Spouses are indispensable, as verified by Delilah S. Dawson, author of Hit, who has a 6-year-old son and an 8-year-old daughter. 

I wrote my first book when my second child was nine months old, and it took a lot of support from my husband. He would get up early with them so I could sleep in and then stay up late writing well after bedtime, or he would take them to a playground and the grocery store for four hour stints so I could sneak in some writing.

At one point I was afraid I might have to take a little hiatus from writing, but as it turns out, you can find the time if you want to. It's meant a bit of sacrifice. I've stopped watching baseball. I got two video games at Christmas I haven't opened yet. I didn't finish watching Daredevil until months after everyone else did. Life went on. 

The biggest change to all of this, really, has been on my outlook. 

A new perspective

Having a daughter made me want to write different kinds of books. Specifically, being from a crime background, and having a little girl, I'm thoughtful of things like violence and how female characters are portrayed. And it's pushed me into new genres. Something I never thought I would do was write a YA fantasy series that's sort of a take on Lord of the Rings but set in modern-day Brooklyn, and here I am.

I want my daughter to have books I wrote that she can read while she's growing up. More than that, I want to write her a character she can look up to. Shortly after she was born she was diagnosed with a congenital heart defect. Two open heart surgeries later, and things are looking great. But I figured out a way to write a character who will have the same diagnosis, spun as a strength (much like how Percy Jackson has ADHD, because Rick Riordan's son has ADHD). 

I'm still going to write mean, violent books. I'm currently working on the third Ash McKenna book right now, too. Next month I'm doing a Noir at the Bar reading, where we're going to write stories for other people to read, and I wrote a story called "Party Princess" that is probably the most disturbing thing I've ever written. 

But all the crime and noir in the world doesn't make me feel nearly as good as the thought of writing something I can read to my daughter. Again, being a parent rewires your brain. Thus said Delilah: 

It's definitely had an effect on my YA books. I want my violence to be earned and to mean something instead of just being out there and raunchy and gratuitous. That's why Hit and Strike show Patsy going through PTSD and worrying that violence is making her a monster. I also want my YA characters to have realistic relationships that provide a good model and delve into feelings, mistakes, and the very real emotions attached to the physical part of their interactions... Writing with my kids in mind also pushed me to be more thorough in the diversity of my books. My kids, and all kids, deserve books that reflect the world they're living in and to see viewpoints different from their own.

Patrick is going a step further than me, even. He just sold two children's books to HarperCollins, Gorillas Go Night Night and Gorillas Go Bananas, due out in 2017 and 2018. 

I had never considered writing for children until my son came along. Oddly, there are many famous children's authors who had no children: Dr. Seuss, Margaret Wise Brown, Shel Silverstein, Maurice Sendek and more. I am not one of them.

But I fell in love with good picture books when my son was born and found myself fixing the bad ones in my imagination. Eventually, my wife convinced me to give it a try and I really found it rewarding. It's like writing poetry in a way... there is a form and limits and a simplicity necessary that literary fiction doesn't demand. Especially writing a rhyming book like my first one will be. There are hundreds of bad rhyming books out there and I really aimed to create a good one that was fun to read out loud and be heard. We'll see if that's true or not!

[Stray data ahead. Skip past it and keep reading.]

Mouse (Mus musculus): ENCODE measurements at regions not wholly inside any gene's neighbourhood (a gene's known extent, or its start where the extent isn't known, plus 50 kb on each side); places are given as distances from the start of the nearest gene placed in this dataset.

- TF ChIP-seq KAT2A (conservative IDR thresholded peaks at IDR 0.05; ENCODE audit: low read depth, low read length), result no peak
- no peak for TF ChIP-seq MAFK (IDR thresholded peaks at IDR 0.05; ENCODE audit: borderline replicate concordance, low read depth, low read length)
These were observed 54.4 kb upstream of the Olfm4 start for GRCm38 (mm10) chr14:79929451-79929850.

All told, there's one thing that is sometimes impossibly hard: Wanting to write. 

Priorities

I'm one of those people who goes on vacation and is happy to check his e-mail. I will check my e-mail if I wake up in the middle of the night. Sometimes I even respond to e-mails, on vacation and in the middle of the night, and people think I'm crazy. But it's how I'm wired. I've always figured that nobody ever accomplished anything by not working their ass off.

But now I've got a kid, I find myself less interested in answering e-mails.

Joshua raised a good point, which kind of cuts to the heart of how I've been feeling lately. 

I can squirrel away brief swaths of time to write but what I wouldn't have known before I had a kid myself is the gravitational pull to want to spend every second with my daughter. Sure, I could go sequester myself and play with imaginary friends on the page, but there are so many things I want to share with Ava. She's never heard Jimi Hendrix play guitar, or felt the ocean, or tasted pineapple sorbet. How am I supposed to want to do anything except share the world with her?

Especially now that my first book is out, I spend a lot of time working to make it successful. And whenever I'm not working on it, I'm worried about what I should be doing. But sometimes, instead of leaving my daughter on her playmat with a pile of toys and hoping she's distracted enough to leave me in peace—it's really nice to sit on the mat with her and play. 

And really, that's the best part of all of this. 

You? 

I know we've got a lot of parent-writers out there. How do you protect your time? Your books? Your sanity? Share your war stories in the comments.

About the author

Rob Hart is the class director at LitReactor. His latest novel, The Paradox Hotel, will be released on Feb. 22 by Ballantine. He also wrote The Warehouse, which sold in more than 20 languages and was optioned for film by Ron Howard. Other titles include the Ash McKenna crime series, the short story collection Take-Out, and Scott Free with James Patterson. Find more at www.robwhart.com